I have a havanese 3 year old female that needs to lose some weight. I had her on Wellness Core weight management dry food but she still kept gaining. I now am giving her a frozen raw pork pattie (1/2/ a day) and it seems to be maintaining the same weight for several months, but still not losing. She seems to be doing better with her scratching, and she has energy . But I wonder if raw food is really all everyone says it is. What do you all think? Is it really worth the price or is it just hype?haleycookieMember
Would you eat processed foods that have to have artificial vitamin packs added to your foods? Or would you prefer a balanced fresh food diet? Same for dogs. Whether you do a cooked or raw diet there is no competition when comparing the burnt little rocks we call commercial dog food. Granted fresh diets aren’t for everyone as it can be time consuming and if you have a large dog or a lot of dogs it can be expensive. If you shop wisely and make your own meals for small dogs it’s no more expensive then buying a premium kibble.
Hope these articles help. When you do “research” you are going to get all kinds of opinions.
Homeopathic veterinarians have very different views on diet than traditional veterinarians.
So you will get a lot of conflicting information, and some of it will not be accurate.
“Raw diets are another popular option on the market today. Studies have shown that 20-35% of raw poultry and 80% of raw food dog diets tested contained Salmonella. This poses a health risk for your pet, but also for humans. This is especially true for children or immunocompromised adults, whether exposed to the raw food directly, or the feces of the pet eating the raw food. Additionally, there is increased risk of other bacterial infections and parasitic diseases when feeding raw diets. And the bottom line is there is no reason to believe raw food is healthier than cooked food”.
“The numerous dietary choices for your pet can be daunting but if you pick an AAFCO approved food made by a manufacturer with a long track record, odds are good that you will find a suitable food for your pet. Most of the large pet food companies employ full time veterinary nutritionists and have very high quality control standards. That is not to say that a small company cannot produce nutritious and high quality food, but you should check out their website if it’s a company that is not familiar to you. Take the time to research, and ask your veterinarian if you have specific questions or concerns”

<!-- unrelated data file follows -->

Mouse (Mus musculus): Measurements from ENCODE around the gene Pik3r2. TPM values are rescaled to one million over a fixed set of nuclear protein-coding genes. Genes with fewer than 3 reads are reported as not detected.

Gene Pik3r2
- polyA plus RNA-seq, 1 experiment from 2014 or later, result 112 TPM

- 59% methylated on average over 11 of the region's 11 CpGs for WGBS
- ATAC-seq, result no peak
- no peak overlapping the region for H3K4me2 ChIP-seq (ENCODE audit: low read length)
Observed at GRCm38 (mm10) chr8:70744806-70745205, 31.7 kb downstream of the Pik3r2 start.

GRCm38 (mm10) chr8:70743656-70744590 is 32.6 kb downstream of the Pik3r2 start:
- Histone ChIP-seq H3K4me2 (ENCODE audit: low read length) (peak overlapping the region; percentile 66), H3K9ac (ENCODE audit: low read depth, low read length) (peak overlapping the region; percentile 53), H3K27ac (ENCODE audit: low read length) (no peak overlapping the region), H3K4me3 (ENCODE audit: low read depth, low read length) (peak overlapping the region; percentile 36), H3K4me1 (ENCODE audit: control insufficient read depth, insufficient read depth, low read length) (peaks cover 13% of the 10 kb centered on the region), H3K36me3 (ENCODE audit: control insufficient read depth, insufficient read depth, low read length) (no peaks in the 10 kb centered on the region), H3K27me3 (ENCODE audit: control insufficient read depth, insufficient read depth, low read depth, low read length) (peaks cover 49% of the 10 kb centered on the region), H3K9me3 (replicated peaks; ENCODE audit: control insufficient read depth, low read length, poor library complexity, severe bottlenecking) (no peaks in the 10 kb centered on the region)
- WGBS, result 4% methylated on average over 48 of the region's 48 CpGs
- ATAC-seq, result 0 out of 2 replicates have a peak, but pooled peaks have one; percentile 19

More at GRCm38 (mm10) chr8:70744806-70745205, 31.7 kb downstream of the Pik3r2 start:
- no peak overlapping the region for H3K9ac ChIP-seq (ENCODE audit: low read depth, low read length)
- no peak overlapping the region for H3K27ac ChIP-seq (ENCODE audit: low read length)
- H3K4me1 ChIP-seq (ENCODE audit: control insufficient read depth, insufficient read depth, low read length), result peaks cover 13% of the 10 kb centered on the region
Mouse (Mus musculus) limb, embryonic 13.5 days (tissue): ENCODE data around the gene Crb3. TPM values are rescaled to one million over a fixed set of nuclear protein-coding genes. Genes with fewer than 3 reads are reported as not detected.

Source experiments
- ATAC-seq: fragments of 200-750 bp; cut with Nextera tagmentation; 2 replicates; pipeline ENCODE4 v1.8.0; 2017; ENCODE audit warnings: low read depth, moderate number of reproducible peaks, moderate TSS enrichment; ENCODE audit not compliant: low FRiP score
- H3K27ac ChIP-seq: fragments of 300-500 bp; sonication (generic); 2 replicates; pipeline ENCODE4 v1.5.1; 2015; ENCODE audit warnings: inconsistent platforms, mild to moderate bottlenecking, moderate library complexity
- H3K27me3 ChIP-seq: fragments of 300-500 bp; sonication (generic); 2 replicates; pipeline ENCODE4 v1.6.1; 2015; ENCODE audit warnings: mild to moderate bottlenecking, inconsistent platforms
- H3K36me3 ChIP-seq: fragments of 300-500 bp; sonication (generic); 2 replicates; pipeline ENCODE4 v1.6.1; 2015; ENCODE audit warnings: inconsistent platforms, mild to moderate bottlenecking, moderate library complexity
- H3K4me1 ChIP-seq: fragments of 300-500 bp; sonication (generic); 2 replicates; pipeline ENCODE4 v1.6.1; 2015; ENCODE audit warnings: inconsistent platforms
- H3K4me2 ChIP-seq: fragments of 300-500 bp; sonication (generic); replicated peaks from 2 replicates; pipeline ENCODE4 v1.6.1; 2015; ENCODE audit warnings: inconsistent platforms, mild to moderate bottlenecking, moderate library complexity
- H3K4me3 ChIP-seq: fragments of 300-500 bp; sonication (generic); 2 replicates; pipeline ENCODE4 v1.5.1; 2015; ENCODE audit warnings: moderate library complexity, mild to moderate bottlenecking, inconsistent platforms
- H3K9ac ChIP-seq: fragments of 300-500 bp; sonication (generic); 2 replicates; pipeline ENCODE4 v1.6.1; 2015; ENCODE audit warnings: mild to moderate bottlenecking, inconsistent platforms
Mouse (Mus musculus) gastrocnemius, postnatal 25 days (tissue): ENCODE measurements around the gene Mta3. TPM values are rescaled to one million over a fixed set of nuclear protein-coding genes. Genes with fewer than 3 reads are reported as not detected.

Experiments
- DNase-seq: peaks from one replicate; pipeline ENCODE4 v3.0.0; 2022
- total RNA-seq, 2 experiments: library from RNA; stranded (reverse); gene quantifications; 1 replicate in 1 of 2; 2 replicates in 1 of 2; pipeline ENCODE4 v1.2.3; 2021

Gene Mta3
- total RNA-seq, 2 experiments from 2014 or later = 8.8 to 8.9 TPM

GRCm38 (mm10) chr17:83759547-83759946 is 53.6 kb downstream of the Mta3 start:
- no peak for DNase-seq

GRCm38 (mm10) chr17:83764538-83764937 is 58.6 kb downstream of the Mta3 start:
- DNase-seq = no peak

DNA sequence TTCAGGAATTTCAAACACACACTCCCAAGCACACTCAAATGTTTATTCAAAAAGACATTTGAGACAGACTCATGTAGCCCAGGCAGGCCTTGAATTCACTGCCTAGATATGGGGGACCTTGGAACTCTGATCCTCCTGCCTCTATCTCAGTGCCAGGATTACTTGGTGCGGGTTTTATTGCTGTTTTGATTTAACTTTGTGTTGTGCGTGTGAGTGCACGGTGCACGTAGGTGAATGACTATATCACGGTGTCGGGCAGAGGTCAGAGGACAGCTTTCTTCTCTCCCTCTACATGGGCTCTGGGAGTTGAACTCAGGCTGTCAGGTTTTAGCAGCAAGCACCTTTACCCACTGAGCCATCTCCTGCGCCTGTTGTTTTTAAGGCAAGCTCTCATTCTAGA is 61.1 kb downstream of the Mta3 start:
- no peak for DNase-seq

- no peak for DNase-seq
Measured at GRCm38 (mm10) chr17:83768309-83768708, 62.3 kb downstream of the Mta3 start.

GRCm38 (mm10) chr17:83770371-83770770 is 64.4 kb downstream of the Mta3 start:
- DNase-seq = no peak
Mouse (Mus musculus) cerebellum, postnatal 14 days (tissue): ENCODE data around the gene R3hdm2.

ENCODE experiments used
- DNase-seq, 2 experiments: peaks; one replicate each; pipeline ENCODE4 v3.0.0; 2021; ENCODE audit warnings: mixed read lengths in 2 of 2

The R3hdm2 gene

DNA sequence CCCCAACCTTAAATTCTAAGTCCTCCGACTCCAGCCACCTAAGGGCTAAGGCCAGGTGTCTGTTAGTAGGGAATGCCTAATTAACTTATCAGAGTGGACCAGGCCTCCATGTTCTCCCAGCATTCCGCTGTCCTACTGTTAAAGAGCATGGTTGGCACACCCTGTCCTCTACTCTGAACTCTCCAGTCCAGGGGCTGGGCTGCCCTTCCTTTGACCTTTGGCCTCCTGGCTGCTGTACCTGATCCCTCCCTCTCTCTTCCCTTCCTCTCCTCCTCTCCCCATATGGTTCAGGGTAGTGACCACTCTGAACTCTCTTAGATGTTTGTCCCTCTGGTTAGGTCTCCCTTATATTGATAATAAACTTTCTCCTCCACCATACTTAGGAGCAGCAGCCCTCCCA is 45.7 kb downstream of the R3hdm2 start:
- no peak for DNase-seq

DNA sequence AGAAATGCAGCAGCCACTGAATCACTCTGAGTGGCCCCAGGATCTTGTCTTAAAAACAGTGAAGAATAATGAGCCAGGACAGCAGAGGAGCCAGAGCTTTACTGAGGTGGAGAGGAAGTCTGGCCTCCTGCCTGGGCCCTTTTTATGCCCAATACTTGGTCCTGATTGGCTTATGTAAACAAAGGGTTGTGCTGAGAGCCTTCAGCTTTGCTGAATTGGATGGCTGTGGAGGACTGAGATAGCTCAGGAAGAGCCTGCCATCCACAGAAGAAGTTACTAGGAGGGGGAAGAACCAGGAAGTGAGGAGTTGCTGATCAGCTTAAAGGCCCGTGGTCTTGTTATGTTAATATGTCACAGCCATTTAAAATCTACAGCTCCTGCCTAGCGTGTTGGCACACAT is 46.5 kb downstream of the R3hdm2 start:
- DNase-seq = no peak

“Please understand that this article is meant to provide basic dietary guidelines for healthy pets. If your pet has specific health issues, then your veterinarian may make specific food recommendations, which may include special prescription diets”patty SMember
She has dry skin and scratches all the time. I have tried a homeopathic treatment for itching cuased by environmental allergies but so far there is only a slight improvement. The vet did give her a shot last year that worked great for the itching but I hate to keep using that as my research showed it wasn’t a great choice. I do give her coconut oil. I am at my wits end. I tried the raw diet and she likes it and is healthy except overweight still. Anyway, thank you.
Please consult a veterinary dermatologist. Your dog is young, environmental allergies get worse with age, not better.
See my posts on the topic. /forums/search/environmental+allergies/
I think thats a really great question you are asking, but unfortunetly difficult to answer, so I will give you pros and cons.
Pros (from what I’ve heard) from a raw diet is healthy teeth, small stool, evidence of help with allergic dogs. Cons are pathogen exposure, potentially not balancing the meals correctly, possible GI obstruction from bone content.